What’s Going on?: An ISTE 2015 Reflection

I attended my first ISTE last week in Philadelphia. It was large, constant, and rewarding. Essentially, it was a really great family reunion. ISTE is not about technology. ISTE is not about Twitter follower counts. Simply put, ISTE is about relationships. And, how we leverage those relationships as educators to move our schools and our country forward. In education, relationships and conversations are the two most important initiatives a school can employ.

In America, we find ourselves surrounded with tensions of inequality and social injustice. And, although these issues may not have found their way to your classroom, our education system is where we begin to solve these issues regardless of the context. Rafranz Davis and Bob Dillonspoke of these inequalities and injustices in their powerful ignite sessions. Their words were both powerful and timely. And I encourage you to have a conversation with both of them and make Rafranz and Bob part of your connected network.

If our country is going to learn and heal from our troubled past, we must start in every American classroom. Every life, of every student, in our country, matters. There are plenty of difficult conversations that need to happen and not only push our thinking forward, but the thinking of our students. These conversations are not simply a trend or a policy that happens in the wake of a tragedy or an injustice, no, this is a shift in our entire culture. Ultimately, if we are not self aware and mindful of the realities in our classrooms, and all classrooms, then we can never move forward.

Our students will be faced with some of the toughest challenges in the coming years. If we cannot provide the spaces for ideas to blossom and innovation to occur, then we are doing our students and our country a disservice. These spaces must include a diverse array of thinking and technology along with engaging conversations and deliberate, spatial designs to promote them. We must challenge our students with tough questions and give them the arena and tools to explore them and discover a variety of solutions. Essentially, the American education system needs to get over its infatuation with numbers and letters and focus on the human element. We all teach to develop minds, ideas, and character. And, just for once, I’d like to see a national focus to promote relationship building in schools and the adjoining communities and not just test scores. We owe our students and are country so much more.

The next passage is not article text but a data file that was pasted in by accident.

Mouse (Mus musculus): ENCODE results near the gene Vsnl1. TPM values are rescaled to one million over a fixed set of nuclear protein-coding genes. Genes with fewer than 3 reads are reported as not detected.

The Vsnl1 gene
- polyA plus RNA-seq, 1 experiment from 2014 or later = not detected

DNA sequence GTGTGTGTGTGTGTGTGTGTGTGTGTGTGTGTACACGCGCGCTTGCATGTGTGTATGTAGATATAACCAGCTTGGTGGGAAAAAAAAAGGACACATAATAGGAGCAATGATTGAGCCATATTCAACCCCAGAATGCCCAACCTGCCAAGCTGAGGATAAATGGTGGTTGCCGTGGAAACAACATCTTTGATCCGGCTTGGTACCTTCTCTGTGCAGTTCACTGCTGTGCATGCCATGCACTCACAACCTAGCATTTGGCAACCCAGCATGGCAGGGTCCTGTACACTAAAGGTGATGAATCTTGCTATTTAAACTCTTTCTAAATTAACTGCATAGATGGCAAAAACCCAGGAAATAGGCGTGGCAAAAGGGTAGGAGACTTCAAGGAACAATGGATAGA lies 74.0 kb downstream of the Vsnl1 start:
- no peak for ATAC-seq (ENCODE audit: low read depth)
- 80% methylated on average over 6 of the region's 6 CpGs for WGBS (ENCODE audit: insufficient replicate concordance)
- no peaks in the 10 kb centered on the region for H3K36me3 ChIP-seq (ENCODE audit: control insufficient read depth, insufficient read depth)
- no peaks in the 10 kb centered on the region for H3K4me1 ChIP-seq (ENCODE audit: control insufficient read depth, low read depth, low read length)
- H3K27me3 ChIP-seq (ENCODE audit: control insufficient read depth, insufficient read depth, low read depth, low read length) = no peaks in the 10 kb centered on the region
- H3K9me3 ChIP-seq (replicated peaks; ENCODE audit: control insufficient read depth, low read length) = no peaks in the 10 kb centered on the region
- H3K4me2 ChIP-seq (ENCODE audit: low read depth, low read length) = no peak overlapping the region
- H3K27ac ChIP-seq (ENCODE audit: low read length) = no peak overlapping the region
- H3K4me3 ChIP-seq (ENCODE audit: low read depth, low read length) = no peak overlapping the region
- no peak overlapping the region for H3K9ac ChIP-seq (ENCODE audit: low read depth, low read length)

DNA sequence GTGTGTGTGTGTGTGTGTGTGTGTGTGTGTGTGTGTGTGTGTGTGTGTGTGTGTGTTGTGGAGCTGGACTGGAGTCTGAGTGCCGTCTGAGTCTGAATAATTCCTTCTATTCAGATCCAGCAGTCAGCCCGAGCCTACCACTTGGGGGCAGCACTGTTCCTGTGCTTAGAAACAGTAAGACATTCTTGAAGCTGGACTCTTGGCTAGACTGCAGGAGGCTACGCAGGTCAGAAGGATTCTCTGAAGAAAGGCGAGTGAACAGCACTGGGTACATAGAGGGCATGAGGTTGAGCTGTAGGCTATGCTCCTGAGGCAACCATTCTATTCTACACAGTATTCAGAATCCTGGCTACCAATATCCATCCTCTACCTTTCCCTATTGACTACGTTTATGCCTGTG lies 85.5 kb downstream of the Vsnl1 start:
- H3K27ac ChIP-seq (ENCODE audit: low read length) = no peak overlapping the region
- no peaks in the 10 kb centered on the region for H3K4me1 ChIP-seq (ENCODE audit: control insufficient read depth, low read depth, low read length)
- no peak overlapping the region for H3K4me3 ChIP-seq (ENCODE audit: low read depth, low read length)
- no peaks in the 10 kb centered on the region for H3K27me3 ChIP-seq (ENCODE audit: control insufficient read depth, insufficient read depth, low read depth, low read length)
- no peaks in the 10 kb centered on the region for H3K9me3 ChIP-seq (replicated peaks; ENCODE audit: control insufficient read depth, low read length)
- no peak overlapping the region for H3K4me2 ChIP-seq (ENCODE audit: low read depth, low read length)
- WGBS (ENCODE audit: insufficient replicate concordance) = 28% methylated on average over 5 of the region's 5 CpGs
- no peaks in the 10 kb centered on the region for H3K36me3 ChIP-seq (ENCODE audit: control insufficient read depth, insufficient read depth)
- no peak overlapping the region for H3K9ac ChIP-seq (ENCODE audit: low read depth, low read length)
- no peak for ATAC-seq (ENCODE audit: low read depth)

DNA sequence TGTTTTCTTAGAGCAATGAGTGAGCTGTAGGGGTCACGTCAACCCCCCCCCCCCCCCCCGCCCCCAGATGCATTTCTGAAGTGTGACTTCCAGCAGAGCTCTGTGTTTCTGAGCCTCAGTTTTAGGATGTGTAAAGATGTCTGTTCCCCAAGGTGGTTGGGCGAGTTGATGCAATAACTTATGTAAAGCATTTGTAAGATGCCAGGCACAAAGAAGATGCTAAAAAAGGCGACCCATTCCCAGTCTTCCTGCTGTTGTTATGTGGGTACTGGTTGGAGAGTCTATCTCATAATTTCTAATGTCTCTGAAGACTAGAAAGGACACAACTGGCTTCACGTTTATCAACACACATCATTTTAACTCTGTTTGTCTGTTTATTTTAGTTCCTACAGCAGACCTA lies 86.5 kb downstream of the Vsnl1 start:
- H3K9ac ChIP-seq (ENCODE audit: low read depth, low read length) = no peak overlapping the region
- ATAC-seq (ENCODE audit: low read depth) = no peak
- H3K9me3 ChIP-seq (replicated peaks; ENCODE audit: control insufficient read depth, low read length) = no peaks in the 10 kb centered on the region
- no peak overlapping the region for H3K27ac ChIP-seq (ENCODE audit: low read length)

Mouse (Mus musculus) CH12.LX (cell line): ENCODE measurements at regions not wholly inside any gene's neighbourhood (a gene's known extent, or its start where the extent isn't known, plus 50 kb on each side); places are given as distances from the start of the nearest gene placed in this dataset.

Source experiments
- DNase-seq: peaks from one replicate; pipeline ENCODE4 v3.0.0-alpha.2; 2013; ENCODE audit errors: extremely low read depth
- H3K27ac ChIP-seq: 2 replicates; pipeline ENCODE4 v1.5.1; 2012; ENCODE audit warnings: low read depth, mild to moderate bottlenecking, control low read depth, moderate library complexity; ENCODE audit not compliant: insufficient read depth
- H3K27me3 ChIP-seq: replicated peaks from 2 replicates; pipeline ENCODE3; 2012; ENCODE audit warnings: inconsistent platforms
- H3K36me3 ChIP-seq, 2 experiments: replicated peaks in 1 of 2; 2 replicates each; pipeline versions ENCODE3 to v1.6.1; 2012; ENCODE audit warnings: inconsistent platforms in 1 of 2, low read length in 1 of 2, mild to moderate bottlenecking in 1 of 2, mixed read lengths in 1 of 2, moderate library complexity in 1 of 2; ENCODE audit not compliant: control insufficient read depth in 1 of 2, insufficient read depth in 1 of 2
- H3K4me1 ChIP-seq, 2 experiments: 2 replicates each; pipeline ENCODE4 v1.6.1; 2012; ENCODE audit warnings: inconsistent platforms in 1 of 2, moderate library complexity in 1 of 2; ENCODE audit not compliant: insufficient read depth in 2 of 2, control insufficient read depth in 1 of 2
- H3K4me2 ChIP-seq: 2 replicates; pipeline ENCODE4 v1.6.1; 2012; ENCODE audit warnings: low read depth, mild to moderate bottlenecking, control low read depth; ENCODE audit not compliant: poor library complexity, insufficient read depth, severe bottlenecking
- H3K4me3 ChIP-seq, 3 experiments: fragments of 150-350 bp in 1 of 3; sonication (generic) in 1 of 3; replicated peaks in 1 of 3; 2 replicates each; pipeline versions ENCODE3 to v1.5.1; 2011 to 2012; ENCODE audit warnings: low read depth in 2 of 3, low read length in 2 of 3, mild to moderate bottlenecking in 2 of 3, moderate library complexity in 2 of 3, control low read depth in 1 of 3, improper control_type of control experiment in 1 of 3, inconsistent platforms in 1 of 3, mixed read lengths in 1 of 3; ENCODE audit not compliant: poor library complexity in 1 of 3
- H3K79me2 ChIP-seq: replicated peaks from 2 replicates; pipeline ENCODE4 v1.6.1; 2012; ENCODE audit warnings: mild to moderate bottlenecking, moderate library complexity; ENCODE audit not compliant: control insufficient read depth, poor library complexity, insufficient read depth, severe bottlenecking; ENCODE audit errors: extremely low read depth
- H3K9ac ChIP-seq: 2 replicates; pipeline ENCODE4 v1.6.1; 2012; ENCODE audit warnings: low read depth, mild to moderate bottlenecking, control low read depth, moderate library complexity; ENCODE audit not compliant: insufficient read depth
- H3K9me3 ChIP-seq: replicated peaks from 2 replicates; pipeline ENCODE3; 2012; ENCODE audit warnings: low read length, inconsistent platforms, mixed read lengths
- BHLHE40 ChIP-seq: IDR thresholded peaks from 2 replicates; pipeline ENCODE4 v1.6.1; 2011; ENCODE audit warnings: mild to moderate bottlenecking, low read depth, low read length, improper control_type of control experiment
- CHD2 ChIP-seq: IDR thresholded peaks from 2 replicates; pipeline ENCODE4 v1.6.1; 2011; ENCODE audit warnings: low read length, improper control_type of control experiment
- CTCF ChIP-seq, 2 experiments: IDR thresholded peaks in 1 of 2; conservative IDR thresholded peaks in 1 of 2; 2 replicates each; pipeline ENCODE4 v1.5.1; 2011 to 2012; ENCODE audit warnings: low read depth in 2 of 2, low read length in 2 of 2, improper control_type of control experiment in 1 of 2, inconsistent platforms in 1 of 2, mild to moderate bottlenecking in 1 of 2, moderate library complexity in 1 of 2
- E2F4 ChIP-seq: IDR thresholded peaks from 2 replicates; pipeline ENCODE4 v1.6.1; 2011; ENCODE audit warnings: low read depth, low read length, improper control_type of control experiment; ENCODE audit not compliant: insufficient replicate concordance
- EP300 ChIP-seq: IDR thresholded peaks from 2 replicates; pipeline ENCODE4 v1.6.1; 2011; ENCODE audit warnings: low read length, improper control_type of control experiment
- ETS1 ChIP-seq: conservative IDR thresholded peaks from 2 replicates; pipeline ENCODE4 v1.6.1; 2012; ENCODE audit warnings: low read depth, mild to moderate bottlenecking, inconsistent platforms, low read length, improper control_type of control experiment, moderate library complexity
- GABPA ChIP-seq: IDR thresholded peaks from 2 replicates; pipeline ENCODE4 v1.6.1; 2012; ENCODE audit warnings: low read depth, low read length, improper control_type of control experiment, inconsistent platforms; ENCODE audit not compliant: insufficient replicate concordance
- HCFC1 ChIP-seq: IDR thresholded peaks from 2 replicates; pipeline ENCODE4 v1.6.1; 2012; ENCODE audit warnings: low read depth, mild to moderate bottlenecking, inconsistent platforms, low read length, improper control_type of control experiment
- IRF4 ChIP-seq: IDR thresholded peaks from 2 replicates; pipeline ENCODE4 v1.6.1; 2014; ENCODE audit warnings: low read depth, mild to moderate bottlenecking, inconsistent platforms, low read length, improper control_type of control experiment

So, this was my ISTE takeaway. It was not an app or a device, rather it was the need for a cultural shift around what equity in education really means, and how we begin to solve this problem. I connected with so many beautiful minds last week at ISTE and the Tech & Learning CIO summit. And, all the while I made a point to sit and observe what was happening around me and listen to the conversations rather than trying to lead them. The human connection is so powerful and can really change the world. In education, we must leverage the power of connectedness through technology and focus on building relationships. Not only in our connected education communities, but in our classrooms. This shift begins with proper modeling by school leaders and educators. We need to be the inspiration for our students and the role models when it comes to leveraging the power of connectedness.

Can you imagine if  our schools functioned like an ISTE conference? What if the purpose of school was to find the spaces to learn that suit you best and engage in the conversations that interested you most?  What if school was about solving grand challenges and questioning the world around us, rather than arbitrary letters and numbers? What if school emulated the reality of life beyond compulsory education, rather than a prep program for the uncertainty of a student’s foray into the ever-changing global economy? I’m hopeful that the American education system can have a renaissance that drives global  innovation and promotes equality and empathy. But, we must act now and ensure that our students have the ability to not only solve these challenges, but create their future.

Leave a Reply

Your email address will not be published. Required fields are marked *